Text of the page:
Another large bank, Bank of America, had a period where its total loans amounted to $946.9 billion with deposits bringing in $1.3 million. That leaves the bank with a 68.5 percent LDR, which is a little low for profitability but otherwise stable.
The latest news about LDRs, published in the spring of 2023, indicated that the percentages are rising in part because deposits are lagging and banks are now borrowing from alternative sources to accommodate the gap.
The ratios rose throughout last year with rates around 80 percent. A continued rise would indicate possible problems with liquidity.
This means banks could be tightening guidelines on loans to reduce the number of loans issued. It also means these institutions may offer more incentives to open up accounts and maintain certain thresholds of money in those accounts.
Additionally, it's being reported that the government has initiated new rules on banks in August of 2023 to prepare them for possible failures.
One of the requirements is that certain banks issue more long-term debt to take on losses if they carry a risk of being insolvent. This happens when many feel a bank doesn't have enough cash to pay obligations.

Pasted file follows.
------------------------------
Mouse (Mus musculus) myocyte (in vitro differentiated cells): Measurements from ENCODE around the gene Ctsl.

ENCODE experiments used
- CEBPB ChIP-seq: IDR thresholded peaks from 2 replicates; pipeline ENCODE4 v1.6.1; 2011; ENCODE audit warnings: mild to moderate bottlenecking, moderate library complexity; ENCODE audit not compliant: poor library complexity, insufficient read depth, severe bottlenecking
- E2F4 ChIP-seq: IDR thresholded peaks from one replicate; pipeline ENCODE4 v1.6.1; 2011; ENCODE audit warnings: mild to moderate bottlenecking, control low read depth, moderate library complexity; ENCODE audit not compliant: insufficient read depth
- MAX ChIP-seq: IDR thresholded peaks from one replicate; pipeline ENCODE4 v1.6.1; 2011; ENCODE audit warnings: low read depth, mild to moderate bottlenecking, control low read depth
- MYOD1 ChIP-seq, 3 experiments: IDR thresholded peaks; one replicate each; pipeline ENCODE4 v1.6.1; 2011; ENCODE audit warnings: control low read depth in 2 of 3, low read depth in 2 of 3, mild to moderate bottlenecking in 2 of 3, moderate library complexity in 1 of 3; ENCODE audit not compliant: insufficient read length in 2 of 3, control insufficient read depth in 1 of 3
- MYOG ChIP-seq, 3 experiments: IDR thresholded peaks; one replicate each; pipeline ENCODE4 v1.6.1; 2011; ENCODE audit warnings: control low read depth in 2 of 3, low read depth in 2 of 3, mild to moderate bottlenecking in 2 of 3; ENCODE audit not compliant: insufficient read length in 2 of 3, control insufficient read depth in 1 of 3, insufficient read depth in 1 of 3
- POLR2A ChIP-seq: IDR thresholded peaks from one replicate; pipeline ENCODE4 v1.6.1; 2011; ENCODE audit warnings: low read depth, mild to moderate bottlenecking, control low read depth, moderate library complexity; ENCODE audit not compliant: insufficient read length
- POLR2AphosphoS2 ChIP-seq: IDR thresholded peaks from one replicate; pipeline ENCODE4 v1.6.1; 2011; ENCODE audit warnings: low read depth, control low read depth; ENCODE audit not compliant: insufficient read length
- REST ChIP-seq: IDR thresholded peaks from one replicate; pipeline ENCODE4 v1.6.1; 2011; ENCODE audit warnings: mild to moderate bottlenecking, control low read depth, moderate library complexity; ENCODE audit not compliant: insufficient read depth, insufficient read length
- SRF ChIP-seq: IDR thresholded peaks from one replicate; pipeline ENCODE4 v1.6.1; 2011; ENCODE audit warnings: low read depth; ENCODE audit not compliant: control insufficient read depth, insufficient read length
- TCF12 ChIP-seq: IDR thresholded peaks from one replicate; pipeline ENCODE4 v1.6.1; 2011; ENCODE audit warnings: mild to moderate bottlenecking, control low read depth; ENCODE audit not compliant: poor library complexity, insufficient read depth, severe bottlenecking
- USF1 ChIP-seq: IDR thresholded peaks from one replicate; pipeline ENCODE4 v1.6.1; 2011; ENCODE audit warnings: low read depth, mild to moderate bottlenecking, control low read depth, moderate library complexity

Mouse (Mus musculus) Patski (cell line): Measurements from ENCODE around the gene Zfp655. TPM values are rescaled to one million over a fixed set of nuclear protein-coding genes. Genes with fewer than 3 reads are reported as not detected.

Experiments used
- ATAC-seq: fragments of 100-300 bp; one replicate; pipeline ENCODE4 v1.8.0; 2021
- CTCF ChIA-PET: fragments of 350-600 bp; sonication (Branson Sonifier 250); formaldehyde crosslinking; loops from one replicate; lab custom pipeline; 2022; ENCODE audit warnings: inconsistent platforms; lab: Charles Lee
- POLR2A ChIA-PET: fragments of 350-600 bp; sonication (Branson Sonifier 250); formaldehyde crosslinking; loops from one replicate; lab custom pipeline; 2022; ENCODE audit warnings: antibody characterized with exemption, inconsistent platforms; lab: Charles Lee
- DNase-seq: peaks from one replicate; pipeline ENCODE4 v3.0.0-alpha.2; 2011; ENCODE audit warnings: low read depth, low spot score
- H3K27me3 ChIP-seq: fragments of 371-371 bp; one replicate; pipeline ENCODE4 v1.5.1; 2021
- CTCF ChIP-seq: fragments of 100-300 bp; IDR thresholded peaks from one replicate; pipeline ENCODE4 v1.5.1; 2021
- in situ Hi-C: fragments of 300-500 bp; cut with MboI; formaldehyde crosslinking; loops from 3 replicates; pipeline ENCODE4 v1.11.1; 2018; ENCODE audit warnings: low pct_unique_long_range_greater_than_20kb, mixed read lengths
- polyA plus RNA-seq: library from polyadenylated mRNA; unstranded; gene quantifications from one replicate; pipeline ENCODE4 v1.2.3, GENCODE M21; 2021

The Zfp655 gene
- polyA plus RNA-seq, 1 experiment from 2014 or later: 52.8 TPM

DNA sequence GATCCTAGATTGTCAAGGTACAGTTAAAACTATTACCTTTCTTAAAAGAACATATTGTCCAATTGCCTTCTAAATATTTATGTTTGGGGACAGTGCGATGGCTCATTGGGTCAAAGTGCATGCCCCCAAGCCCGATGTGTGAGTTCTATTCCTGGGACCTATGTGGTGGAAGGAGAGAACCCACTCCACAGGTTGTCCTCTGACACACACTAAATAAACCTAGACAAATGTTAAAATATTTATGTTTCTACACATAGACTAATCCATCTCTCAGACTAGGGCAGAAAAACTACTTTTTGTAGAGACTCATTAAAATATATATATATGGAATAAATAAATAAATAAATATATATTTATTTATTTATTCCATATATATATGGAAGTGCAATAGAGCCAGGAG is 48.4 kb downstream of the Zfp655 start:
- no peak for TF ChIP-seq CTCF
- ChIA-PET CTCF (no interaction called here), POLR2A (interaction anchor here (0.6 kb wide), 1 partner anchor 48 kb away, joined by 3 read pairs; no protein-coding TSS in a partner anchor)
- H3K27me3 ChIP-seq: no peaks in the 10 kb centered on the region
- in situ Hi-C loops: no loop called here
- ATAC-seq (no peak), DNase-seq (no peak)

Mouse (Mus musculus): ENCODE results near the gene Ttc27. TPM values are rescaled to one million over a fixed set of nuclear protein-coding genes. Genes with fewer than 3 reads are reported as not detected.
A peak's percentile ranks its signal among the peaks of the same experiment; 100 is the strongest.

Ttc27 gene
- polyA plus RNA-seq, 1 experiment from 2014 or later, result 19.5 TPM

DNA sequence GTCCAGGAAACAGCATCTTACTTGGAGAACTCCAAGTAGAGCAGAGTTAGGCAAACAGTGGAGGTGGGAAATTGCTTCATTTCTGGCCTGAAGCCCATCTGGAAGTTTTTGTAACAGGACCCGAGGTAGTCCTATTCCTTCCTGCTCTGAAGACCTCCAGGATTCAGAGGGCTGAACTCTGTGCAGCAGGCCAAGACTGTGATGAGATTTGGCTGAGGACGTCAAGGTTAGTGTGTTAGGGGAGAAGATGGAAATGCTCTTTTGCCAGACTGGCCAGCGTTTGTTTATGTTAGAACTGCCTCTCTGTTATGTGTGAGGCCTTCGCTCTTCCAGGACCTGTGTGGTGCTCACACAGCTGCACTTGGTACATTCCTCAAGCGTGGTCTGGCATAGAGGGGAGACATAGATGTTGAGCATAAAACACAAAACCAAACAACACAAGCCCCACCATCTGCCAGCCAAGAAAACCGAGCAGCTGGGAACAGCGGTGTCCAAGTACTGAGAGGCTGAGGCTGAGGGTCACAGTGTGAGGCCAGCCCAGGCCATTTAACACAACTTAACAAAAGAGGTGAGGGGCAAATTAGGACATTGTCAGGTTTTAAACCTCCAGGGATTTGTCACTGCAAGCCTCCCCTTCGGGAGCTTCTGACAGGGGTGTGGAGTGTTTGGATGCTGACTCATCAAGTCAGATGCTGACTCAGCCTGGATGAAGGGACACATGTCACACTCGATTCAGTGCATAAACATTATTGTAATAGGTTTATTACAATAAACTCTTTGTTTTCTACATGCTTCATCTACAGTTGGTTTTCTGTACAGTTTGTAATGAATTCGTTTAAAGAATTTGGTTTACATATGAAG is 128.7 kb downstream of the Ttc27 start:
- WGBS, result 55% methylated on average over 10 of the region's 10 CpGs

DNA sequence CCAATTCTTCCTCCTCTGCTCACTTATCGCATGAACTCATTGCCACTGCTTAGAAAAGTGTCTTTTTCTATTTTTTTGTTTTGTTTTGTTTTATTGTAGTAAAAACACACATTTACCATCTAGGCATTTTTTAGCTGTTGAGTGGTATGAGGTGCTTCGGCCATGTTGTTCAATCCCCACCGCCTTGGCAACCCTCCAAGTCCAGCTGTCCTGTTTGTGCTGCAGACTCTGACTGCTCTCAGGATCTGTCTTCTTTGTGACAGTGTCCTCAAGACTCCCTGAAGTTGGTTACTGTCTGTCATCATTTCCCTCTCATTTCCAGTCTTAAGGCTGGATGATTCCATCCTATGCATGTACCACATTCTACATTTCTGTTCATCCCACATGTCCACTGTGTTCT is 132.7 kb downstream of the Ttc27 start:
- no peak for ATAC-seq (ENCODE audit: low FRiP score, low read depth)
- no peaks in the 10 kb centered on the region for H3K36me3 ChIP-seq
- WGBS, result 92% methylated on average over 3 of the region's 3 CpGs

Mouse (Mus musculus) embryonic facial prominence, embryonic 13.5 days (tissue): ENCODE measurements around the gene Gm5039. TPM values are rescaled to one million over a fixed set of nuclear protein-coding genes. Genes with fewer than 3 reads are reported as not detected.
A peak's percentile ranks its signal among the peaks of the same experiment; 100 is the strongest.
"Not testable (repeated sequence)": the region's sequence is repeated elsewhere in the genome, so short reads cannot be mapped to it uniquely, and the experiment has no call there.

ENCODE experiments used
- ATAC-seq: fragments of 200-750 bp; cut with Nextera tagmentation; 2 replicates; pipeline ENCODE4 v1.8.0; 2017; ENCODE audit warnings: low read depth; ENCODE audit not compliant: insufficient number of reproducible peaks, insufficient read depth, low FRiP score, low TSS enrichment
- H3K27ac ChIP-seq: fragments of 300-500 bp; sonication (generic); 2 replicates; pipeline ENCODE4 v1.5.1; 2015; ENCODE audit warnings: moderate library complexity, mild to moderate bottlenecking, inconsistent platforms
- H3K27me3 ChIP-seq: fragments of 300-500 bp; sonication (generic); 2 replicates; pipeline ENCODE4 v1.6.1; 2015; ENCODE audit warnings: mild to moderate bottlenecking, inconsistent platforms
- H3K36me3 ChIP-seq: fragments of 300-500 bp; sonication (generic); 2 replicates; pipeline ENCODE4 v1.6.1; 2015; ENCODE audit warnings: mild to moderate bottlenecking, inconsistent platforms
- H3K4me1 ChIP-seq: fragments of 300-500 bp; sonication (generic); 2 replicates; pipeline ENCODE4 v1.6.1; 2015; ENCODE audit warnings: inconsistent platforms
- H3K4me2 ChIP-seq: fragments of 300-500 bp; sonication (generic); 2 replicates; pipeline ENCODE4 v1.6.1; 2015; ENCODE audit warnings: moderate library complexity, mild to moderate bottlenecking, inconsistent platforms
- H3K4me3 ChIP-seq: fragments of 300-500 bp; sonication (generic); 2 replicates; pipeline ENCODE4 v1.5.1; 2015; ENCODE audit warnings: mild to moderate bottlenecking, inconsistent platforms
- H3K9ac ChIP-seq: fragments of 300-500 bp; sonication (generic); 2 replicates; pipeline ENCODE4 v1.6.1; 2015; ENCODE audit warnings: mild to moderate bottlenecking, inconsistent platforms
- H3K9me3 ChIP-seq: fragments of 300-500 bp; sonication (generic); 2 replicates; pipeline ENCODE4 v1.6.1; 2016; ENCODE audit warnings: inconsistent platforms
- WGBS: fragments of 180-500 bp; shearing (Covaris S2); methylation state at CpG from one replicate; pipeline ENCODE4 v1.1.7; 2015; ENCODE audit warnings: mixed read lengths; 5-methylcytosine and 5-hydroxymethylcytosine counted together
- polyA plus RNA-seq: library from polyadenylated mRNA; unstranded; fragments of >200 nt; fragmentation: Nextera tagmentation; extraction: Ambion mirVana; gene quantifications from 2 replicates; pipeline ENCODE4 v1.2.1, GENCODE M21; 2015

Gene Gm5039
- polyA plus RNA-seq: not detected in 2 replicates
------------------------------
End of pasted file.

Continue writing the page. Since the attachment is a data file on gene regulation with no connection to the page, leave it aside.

This rule affects larger institutions with more than $100 billion in assets.
The rule's goal is to stop banks from getting the FDIC to cover deposits when they fail. The FDIC covered $31.5 billion in recent bank failures so preventing more loss is paramount. Government officials are hopeful the new rules make banks more cognizant of how they manage loans and deposits.
It shifts responsibility for loans to the bank's bondholders rather than depositors. The downside is the bank must raise interest rates to cover the responsibility and that will affect both borrowers and depositors. However, the new rule is waiting for final approval.
Anyone who has a bank account should pay attention to the bank's LDR for several reasons. First, it may indicate whether a bank may offer incentives to borrow, new loan products, or other incentives to encourage deposits and things like savings accounts.
Banks that create stricter guidelines for borrowing may be an indicator that you should look at a private lender for alternative funding for an unexpected situation. Banks that have an extremely high LDR may slow-walk the loan process or prevent many from being approved because of stricter guidelines.